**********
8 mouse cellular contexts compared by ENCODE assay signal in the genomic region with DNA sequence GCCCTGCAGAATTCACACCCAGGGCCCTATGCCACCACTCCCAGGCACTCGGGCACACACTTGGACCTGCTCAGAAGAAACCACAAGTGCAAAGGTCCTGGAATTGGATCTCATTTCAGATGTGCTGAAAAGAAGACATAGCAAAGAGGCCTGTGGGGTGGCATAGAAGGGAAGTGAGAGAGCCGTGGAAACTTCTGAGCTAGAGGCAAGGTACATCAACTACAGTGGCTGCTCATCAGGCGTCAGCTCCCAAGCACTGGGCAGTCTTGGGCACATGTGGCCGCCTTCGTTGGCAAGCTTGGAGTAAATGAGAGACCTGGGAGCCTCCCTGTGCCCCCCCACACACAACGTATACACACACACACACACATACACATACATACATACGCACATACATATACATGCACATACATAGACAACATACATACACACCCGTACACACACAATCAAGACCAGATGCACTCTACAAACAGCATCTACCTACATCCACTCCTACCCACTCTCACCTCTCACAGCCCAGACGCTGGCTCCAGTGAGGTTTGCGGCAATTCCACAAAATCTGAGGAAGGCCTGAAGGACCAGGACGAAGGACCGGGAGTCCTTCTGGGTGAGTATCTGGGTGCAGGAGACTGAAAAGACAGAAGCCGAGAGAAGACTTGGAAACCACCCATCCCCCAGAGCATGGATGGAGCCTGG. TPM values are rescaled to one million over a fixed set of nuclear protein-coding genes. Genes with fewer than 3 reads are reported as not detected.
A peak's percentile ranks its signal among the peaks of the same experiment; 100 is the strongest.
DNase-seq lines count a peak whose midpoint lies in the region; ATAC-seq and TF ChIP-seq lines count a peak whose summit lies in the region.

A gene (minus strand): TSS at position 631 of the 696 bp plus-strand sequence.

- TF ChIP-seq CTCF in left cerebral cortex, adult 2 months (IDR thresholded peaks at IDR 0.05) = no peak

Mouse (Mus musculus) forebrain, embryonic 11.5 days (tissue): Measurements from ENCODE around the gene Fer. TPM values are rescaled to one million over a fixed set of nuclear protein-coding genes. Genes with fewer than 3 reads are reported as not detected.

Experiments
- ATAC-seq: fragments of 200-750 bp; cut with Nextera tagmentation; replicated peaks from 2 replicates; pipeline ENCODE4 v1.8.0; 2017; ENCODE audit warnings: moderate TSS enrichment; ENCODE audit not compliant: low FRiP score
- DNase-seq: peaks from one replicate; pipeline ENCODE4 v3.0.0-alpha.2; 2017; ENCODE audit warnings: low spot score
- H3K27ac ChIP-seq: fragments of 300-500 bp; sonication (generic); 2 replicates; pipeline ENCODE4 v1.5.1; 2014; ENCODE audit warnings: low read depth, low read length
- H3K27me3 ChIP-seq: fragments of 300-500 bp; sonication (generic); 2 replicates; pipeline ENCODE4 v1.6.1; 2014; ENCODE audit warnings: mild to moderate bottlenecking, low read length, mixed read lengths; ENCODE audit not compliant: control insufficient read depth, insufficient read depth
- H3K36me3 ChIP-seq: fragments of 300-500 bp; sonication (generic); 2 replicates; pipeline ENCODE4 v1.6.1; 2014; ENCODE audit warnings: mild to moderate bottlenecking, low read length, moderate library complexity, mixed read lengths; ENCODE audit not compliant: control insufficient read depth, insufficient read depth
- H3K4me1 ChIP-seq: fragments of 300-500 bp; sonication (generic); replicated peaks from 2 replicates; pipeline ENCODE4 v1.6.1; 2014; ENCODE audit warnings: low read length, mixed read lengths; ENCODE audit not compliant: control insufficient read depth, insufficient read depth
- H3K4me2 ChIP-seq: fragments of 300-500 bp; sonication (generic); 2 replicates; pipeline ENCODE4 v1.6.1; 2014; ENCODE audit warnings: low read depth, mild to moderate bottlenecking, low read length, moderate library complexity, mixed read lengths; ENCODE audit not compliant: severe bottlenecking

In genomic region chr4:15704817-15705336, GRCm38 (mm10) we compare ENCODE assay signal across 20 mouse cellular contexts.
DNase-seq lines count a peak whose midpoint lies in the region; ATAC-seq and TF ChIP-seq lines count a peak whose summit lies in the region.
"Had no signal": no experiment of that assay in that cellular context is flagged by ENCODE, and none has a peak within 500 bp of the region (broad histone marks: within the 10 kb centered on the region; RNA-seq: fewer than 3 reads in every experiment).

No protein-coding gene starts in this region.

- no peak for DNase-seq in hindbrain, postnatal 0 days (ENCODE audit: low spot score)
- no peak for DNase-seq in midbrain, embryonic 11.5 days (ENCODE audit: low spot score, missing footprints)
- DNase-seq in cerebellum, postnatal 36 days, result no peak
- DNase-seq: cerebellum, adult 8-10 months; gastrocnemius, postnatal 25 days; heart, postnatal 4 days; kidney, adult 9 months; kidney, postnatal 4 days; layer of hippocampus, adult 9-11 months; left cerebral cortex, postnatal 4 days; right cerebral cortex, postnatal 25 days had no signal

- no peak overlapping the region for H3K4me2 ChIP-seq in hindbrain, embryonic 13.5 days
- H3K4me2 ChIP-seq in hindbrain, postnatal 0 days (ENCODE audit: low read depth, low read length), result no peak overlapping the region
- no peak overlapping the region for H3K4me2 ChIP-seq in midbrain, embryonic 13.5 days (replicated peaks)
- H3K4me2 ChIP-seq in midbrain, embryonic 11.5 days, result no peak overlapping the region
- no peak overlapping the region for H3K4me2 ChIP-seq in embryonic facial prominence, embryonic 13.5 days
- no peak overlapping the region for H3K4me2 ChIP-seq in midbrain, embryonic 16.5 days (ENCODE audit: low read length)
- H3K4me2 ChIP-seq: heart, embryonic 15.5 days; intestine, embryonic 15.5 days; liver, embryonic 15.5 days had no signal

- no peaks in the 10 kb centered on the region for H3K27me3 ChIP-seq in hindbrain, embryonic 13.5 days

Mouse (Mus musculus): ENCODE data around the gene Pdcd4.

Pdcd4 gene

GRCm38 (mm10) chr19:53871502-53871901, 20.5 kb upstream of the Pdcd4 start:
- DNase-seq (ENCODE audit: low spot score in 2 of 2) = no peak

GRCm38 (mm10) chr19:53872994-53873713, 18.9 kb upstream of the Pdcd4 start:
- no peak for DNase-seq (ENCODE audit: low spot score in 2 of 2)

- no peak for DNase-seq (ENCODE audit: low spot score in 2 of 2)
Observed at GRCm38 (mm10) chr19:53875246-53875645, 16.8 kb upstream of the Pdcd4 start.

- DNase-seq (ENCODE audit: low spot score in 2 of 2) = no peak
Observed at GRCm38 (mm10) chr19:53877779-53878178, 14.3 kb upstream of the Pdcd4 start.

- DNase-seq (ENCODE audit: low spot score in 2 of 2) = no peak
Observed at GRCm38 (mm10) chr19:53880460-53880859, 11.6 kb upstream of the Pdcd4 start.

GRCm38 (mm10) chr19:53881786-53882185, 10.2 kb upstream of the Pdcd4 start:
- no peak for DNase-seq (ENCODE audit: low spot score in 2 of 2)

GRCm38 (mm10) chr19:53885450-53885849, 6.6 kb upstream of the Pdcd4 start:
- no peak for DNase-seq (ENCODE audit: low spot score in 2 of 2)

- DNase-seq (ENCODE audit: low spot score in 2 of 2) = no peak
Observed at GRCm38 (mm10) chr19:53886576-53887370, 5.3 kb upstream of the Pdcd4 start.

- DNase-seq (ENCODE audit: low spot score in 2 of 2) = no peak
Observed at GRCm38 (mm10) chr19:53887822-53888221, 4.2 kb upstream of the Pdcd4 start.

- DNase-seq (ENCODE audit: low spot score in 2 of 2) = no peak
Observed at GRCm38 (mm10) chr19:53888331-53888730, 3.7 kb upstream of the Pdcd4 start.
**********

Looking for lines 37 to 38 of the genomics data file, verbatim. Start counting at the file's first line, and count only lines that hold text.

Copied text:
- no peak for DNase-seq (ENCODE audit: low spot score in 2 of 2)
Observed at GRCm38 (mm10) chr19:53875246-53875645, 16.8 kb upstream of the Pdcd4 start.